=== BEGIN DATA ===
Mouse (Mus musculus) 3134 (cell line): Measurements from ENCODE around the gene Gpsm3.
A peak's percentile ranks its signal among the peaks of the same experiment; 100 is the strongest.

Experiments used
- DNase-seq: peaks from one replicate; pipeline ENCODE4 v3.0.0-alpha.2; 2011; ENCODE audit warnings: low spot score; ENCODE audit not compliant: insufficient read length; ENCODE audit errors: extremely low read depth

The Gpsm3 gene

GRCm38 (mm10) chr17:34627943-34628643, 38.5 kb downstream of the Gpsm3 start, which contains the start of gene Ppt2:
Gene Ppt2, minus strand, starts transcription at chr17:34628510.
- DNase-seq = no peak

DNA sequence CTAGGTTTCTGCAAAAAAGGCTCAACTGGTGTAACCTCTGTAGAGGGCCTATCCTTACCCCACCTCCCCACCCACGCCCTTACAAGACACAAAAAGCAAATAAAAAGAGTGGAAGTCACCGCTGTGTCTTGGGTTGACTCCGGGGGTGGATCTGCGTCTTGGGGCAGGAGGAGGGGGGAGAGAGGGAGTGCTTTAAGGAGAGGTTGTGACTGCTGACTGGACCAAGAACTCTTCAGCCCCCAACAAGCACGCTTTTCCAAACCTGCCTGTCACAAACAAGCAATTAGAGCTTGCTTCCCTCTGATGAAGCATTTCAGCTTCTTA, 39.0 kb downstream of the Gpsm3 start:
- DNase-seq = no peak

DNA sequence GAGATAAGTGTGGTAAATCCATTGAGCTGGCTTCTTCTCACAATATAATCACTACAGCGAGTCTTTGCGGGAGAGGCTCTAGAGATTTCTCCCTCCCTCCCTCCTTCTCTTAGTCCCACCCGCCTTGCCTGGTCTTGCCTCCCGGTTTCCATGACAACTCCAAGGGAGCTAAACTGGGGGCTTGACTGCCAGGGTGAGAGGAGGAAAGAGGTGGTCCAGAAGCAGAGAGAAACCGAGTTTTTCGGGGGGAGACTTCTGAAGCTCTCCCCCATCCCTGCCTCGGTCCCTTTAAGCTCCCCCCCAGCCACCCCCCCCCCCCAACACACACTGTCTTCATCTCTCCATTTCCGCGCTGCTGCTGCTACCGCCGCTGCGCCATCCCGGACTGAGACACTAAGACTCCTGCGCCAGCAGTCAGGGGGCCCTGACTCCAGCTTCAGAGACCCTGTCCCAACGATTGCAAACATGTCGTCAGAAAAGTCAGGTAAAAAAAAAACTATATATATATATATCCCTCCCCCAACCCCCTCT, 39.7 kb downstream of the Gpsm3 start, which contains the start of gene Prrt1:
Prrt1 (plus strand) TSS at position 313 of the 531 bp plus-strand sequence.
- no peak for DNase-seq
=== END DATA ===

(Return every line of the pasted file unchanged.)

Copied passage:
Mouse (Mus musculus) 3134 (cell line): Measurements from ENCODE around the gene Gpsm3.
A peak's percentile ranks its signal among the peaks of the same experiment; 100 is the strongest.

Experiments used
- DNase-seq: peaks from one replicate; pipeline ENCODE4 v3.0.0-alpha.2; 2011; ENCODE audit warnings: low spot score; ENCODE audit not compliant: insufficient read length; ENCODE audit errors: extremely low read depth

The Gpsm3 gene

GRCm38 (mm10) chr17:34627943-34628643, 38.5 kb downstream of the Gpsm3 start, which contains the start of gene Ppt2:
Gene Ppt2, minus strand, starts transcription at chr17:34628510.
- DNase-seq = no peak

DNA sequence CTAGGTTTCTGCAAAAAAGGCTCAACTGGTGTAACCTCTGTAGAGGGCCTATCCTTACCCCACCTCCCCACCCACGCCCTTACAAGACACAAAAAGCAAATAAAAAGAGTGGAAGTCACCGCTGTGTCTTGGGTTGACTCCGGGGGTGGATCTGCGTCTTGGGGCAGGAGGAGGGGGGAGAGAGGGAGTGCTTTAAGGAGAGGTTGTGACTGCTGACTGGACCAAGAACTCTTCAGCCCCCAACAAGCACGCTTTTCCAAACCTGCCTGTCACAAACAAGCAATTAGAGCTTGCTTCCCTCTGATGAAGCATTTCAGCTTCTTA, 39.0 kb downstream of the Gpsm3 start:
- DNase-seq = no peak

DNA sequence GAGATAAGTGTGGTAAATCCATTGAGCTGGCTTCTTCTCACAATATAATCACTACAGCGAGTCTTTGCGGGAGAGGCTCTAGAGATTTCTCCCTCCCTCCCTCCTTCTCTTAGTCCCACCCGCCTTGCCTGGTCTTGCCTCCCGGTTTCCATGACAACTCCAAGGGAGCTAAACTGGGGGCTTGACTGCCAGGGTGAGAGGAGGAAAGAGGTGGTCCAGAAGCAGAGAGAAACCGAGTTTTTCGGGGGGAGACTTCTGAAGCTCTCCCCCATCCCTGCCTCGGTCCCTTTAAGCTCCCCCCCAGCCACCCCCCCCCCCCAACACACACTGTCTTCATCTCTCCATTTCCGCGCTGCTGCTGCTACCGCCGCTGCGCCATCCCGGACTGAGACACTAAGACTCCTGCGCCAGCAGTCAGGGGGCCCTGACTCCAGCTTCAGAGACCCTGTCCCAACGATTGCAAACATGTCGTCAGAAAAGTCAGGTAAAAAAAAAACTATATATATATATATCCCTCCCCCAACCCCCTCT, 39.7 kb downstream of the Gpsm3 start, which contains the start of gene Prrt1:
Prrt1 (plus strand) TSS at position 313 of the 531 bp plus-strand sequence.
- no peak for DNase-seq